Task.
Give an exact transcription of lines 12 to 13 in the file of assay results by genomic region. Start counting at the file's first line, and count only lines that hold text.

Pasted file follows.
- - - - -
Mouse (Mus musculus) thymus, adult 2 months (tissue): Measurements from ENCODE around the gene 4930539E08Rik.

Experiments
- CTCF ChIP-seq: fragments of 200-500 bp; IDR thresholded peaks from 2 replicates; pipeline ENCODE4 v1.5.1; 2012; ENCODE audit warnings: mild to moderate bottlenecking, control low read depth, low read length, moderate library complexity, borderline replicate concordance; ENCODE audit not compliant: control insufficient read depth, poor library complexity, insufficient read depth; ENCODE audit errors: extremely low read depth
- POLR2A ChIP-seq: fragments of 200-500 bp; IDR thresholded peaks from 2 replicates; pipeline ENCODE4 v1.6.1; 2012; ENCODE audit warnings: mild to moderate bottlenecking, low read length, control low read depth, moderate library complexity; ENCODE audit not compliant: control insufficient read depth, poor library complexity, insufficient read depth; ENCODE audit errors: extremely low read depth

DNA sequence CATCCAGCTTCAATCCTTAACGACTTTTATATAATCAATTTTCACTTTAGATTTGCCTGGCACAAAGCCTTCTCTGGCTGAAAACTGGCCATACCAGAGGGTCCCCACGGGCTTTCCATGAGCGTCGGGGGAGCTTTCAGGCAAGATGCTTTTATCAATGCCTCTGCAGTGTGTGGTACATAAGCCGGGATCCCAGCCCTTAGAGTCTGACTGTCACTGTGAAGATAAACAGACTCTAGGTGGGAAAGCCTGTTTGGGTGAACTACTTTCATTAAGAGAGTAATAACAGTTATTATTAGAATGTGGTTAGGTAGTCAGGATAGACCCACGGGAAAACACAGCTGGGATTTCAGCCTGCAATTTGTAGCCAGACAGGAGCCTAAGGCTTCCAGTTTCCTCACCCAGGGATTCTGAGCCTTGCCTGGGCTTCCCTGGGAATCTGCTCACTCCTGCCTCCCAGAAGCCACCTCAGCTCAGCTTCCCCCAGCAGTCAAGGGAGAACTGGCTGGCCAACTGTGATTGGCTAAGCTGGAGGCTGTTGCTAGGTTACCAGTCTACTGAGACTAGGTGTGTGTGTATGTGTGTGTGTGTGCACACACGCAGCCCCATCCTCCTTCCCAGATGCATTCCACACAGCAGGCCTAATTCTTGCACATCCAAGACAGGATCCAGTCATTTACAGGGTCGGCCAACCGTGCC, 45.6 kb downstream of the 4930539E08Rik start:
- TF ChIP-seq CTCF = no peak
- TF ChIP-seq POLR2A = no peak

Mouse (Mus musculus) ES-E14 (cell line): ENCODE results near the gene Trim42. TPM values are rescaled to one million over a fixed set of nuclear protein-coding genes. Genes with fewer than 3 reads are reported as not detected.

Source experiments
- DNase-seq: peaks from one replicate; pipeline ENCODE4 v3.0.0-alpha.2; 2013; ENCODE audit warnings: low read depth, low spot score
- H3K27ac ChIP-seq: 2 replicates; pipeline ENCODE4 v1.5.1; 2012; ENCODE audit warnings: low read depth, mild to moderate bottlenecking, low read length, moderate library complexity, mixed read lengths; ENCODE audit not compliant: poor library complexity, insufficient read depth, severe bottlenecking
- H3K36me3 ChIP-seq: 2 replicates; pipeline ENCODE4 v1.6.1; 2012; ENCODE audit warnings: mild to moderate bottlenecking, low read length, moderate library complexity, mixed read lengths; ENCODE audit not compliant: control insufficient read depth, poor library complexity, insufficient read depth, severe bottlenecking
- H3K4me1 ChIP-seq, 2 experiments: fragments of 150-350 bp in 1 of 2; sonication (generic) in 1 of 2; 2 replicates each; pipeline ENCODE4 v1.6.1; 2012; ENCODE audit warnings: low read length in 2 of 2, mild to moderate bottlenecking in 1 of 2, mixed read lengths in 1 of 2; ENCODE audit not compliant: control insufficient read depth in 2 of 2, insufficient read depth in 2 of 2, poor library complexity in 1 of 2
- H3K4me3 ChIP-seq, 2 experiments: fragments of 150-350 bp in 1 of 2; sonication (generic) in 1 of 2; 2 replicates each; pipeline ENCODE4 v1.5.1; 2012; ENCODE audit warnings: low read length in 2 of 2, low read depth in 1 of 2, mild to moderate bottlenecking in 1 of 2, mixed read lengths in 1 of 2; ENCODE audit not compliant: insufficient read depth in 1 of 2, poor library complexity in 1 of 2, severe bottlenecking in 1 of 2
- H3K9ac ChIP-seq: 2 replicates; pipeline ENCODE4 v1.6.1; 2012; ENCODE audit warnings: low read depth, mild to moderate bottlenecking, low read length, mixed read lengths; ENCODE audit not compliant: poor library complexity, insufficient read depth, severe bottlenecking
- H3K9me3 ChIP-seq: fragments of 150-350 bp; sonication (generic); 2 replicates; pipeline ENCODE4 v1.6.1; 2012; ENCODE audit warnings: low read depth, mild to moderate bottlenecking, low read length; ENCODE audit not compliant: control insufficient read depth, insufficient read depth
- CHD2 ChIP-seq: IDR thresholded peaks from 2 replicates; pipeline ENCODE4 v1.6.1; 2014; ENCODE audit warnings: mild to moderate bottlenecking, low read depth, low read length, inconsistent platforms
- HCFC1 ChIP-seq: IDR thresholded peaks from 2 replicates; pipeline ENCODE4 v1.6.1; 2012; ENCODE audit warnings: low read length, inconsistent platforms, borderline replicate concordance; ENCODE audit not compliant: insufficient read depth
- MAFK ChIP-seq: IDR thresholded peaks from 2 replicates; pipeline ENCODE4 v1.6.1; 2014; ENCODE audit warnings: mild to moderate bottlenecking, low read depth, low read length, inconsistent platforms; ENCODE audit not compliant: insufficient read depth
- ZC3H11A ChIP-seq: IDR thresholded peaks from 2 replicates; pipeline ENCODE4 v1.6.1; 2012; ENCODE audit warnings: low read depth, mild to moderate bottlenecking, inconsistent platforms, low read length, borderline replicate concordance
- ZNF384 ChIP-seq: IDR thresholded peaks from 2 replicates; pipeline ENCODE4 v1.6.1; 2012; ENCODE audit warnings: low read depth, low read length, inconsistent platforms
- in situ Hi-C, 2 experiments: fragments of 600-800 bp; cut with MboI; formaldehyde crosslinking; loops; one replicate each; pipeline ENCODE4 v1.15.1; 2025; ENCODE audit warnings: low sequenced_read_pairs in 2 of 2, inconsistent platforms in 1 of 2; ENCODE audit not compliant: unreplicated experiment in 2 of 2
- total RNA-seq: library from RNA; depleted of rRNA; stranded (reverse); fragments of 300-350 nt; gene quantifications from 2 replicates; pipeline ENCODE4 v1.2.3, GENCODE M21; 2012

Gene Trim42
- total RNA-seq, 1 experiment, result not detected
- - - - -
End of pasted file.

- H3K36me3 ChIP-seq: 2 replicates; pipeline ENCODE4 v1.6.1; 2012; ENCODE audit warnings: mild to moderate bottlenecking, low read length, moderate library complexity, mixed read lengths; ENCODE audit not compliant: control insufficient read depth, poor library complexity, insufficient read depth, severe bottlenecking
- H3K4me1 ChIP-seq, 2 experiments: fragments of 150-350 bp in 1 of 2; sonication (generic) in 1 of 2; 2 replicates each; pipeline ENCODE4 v1.6.1; 2012; ENCODE audit warnings: low read length in 2 of 2, mild to moderate bottlenecking in 1 of 2, mixed read lengths in 1 of 2; ENCODE audit not compliant: control insufficient read depth in 2 of 2, insufficient read depth in 2 of 2, poor library complexity in 1 of 2